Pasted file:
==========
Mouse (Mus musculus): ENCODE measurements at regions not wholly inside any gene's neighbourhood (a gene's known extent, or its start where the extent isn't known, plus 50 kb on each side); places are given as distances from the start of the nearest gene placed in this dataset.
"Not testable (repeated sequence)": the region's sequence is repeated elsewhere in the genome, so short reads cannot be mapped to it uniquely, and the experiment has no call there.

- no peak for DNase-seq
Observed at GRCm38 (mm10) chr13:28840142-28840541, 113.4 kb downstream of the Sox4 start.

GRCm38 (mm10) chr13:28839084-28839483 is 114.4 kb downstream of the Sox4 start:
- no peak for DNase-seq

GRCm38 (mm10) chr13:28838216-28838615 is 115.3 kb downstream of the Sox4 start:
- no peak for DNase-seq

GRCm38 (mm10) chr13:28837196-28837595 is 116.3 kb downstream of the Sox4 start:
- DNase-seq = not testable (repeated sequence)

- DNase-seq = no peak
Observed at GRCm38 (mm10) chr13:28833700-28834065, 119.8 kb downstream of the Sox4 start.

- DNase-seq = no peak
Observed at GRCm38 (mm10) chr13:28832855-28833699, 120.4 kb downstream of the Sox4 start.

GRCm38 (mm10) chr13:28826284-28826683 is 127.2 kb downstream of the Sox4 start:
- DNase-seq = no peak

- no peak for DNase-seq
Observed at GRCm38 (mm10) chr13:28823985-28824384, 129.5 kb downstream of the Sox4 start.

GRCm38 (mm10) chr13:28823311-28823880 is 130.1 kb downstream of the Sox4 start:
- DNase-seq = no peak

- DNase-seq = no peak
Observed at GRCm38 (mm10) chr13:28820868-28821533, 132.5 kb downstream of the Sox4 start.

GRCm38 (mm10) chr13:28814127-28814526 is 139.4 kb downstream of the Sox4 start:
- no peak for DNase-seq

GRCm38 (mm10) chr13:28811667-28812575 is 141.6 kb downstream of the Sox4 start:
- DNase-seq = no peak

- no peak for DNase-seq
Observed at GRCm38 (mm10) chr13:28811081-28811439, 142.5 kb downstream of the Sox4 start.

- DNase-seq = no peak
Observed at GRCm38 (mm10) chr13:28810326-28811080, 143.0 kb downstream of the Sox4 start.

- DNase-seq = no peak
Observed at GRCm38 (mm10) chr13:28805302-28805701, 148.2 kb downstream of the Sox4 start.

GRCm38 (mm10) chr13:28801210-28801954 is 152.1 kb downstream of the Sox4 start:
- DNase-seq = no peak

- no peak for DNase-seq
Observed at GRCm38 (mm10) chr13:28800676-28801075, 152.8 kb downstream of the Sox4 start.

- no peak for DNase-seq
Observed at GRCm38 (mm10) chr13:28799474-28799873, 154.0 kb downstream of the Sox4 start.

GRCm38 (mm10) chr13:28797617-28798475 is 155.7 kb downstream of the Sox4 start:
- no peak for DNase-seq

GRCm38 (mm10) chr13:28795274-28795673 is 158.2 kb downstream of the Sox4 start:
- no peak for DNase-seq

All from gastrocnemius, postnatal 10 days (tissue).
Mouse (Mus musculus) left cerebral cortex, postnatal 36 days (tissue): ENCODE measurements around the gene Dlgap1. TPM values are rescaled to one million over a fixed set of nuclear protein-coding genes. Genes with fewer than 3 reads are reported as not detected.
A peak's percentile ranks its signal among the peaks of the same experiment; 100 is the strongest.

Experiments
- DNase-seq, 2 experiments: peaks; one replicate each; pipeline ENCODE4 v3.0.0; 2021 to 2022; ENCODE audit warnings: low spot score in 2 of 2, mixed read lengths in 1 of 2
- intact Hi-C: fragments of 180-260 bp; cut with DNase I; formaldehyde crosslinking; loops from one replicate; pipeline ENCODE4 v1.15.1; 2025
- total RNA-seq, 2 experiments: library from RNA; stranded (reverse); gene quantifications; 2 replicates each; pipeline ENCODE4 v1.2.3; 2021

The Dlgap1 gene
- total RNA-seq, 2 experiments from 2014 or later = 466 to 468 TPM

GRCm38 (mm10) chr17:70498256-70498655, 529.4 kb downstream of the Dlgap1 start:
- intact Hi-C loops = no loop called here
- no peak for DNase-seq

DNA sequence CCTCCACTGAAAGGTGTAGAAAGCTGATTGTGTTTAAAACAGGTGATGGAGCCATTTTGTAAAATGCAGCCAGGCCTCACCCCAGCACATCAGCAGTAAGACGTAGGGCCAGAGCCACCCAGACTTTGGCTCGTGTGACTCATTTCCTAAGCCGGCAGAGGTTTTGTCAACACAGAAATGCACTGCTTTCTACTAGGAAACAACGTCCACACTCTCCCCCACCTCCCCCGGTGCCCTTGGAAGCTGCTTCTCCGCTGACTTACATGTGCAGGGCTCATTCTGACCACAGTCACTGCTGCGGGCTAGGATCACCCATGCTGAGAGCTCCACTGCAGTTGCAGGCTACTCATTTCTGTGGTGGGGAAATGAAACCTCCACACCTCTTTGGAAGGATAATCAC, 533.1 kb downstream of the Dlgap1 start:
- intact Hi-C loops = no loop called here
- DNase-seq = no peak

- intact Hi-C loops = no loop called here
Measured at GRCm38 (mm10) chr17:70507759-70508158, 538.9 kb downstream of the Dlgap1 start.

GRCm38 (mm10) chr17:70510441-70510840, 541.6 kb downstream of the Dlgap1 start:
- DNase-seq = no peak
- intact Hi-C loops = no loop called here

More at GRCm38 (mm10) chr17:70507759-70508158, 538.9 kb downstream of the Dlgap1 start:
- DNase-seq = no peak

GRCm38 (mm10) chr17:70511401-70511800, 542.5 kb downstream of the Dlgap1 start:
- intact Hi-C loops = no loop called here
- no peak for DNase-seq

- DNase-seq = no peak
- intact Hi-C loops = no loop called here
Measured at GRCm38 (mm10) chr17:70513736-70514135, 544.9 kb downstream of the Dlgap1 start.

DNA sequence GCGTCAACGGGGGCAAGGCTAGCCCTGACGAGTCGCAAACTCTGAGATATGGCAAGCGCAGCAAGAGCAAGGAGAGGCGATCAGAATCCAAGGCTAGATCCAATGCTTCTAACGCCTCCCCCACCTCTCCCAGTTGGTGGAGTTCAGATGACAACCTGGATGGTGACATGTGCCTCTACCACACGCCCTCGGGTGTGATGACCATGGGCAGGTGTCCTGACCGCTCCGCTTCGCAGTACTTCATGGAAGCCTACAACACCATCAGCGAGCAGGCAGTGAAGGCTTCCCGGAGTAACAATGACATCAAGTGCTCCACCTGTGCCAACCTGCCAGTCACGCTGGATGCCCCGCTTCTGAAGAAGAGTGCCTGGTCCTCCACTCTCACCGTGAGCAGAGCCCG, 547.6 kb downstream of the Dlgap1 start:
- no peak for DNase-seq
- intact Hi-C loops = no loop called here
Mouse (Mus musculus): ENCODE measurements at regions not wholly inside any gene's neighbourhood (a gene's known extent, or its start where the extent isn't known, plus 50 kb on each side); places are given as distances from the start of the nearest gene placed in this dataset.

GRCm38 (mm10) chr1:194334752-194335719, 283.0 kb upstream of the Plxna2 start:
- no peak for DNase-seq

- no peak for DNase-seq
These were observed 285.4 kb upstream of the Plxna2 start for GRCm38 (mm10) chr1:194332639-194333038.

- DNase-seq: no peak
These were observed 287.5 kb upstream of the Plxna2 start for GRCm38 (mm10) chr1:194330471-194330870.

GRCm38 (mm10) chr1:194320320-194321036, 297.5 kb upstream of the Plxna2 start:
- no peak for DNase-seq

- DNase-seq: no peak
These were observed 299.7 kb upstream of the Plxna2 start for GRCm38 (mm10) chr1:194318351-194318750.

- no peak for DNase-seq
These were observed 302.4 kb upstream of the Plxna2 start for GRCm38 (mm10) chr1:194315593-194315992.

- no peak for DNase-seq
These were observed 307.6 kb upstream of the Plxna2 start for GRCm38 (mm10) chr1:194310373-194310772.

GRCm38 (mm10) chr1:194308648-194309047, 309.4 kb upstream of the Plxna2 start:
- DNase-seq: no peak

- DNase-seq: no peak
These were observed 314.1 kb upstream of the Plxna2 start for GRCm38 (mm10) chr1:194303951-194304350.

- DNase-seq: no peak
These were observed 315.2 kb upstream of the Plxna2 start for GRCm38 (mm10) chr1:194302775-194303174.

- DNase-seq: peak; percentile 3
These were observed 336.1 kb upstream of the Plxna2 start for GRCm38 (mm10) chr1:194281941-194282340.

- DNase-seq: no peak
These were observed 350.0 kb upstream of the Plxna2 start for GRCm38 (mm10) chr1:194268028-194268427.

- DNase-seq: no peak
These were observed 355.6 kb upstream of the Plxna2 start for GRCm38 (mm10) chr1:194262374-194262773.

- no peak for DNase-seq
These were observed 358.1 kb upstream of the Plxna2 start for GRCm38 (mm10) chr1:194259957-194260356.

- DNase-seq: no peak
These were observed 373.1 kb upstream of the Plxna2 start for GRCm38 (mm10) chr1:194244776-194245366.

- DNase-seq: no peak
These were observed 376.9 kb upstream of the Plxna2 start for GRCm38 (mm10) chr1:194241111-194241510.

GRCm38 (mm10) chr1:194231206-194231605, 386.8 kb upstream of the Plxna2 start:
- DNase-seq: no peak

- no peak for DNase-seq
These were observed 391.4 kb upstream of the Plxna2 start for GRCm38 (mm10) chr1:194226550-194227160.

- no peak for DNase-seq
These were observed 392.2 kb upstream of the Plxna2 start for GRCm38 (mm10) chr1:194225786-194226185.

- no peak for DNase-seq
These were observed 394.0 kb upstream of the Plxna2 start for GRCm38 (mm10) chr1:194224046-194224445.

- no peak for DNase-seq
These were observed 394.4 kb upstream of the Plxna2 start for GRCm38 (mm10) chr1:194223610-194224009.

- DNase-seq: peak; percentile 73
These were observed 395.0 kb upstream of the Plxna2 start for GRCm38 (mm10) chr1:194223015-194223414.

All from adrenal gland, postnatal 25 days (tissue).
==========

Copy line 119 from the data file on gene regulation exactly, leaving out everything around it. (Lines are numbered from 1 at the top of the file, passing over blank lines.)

All from adrenal gland, postnatal 25 days (tissue).